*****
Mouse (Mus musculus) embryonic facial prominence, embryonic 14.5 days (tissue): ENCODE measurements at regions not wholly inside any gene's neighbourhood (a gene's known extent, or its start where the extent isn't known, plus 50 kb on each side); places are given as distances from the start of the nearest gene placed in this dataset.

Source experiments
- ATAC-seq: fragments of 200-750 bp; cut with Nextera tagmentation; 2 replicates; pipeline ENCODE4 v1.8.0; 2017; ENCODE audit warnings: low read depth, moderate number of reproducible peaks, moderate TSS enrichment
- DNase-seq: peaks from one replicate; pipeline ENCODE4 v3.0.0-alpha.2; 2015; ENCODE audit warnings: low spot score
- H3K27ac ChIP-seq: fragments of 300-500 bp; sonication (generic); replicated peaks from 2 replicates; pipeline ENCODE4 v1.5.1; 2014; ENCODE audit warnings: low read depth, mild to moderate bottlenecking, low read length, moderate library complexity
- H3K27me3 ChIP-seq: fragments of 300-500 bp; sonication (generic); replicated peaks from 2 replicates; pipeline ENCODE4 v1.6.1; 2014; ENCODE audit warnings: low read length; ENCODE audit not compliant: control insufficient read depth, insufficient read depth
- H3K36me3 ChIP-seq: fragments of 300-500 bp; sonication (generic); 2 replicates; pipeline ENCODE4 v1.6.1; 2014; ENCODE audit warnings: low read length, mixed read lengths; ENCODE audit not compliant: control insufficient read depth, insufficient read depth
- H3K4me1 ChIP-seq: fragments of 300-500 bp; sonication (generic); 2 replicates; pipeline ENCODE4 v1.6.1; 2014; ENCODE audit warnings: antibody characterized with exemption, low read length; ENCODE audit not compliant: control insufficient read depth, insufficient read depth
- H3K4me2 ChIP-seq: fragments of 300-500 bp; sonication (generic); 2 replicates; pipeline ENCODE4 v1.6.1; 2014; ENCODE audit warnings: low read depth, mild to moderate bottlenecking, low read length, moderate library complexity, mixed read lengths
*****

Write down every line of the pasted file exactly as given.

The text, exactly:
Mouse (Mus musculus) embryonic facial prominence, embryonic 14.5 days (tissue): ENCODE measurements at regions not wholly inside any gene's neighbourhood (a gene's known extent, or its start where the extent isn't known, plus 50 kb on each side); places are given as distances from the start of the nearest gene placed in this dataset.

Source experiments
- ATAC-seq: fragments of 200-750 bp; cut with Nextera tagmentation; 2 replicates; pipeline ENCODE4 v1.8.0; 2017; ENCODE audit warnings: low read depth, moderate number of reproducible peaks, moderate TSS enrichment
- DNase-seq: peaks from one replicate; pipeline ENCODE4 v3.0.0-alpha.2; 2015; ENCODE audit warnings: low spot score
- H3K27ac ChIP-seq: fragments of 300-500 bp; sonication (generic); replicated peaks from 2 replicates; pipeline ENCODE4 v1.5.1; 2014; ENCODE audit warnings: low read depth, mild to moderate bottlenecking, low read length, moderate library complexity
- H3K27me3 ChIP-seq: fragments of 300-500 bp; sonication (generic); replicated peaks from 2 replicates; pipeline ENCODE4 v1.6.1; 2014; ENCODE audit warnings: low read length; ENCODE audit not compliant: control insufficient read depth, insufficient read depth
- H3K36me3 ChIP-seq: fragments of 300-500 bp; sonication (generic); 2 replicates; pipeline ENCODE4 v1.6.1; 2014; ENCODE audit warnings: low read length, mixed read lengths; ENCODE audit not compliant: control insufficient read depth, insufficient read depth
- H3K4me1 ChIP-seq: fragments of 300-500 bp; sonication (generic); 2 replicates; pipeline ENCODE4 v1.6.1; 2014; ENCODE audit warnings: antibody characterized with exemption, low read length; ENCODE audit not compliant: control insufficient read depth, insufficient read depth
- H3K4me2 ChIP-seq: fragments of 300-500 bp; sonication (generic); 2 replicates; pipeline ENCODE4 v1.6.1; 2014; ENCODE audit warnings: low read depth, mild to moderate bottlenecking, low read length, moderate library complexity, mixed read lengths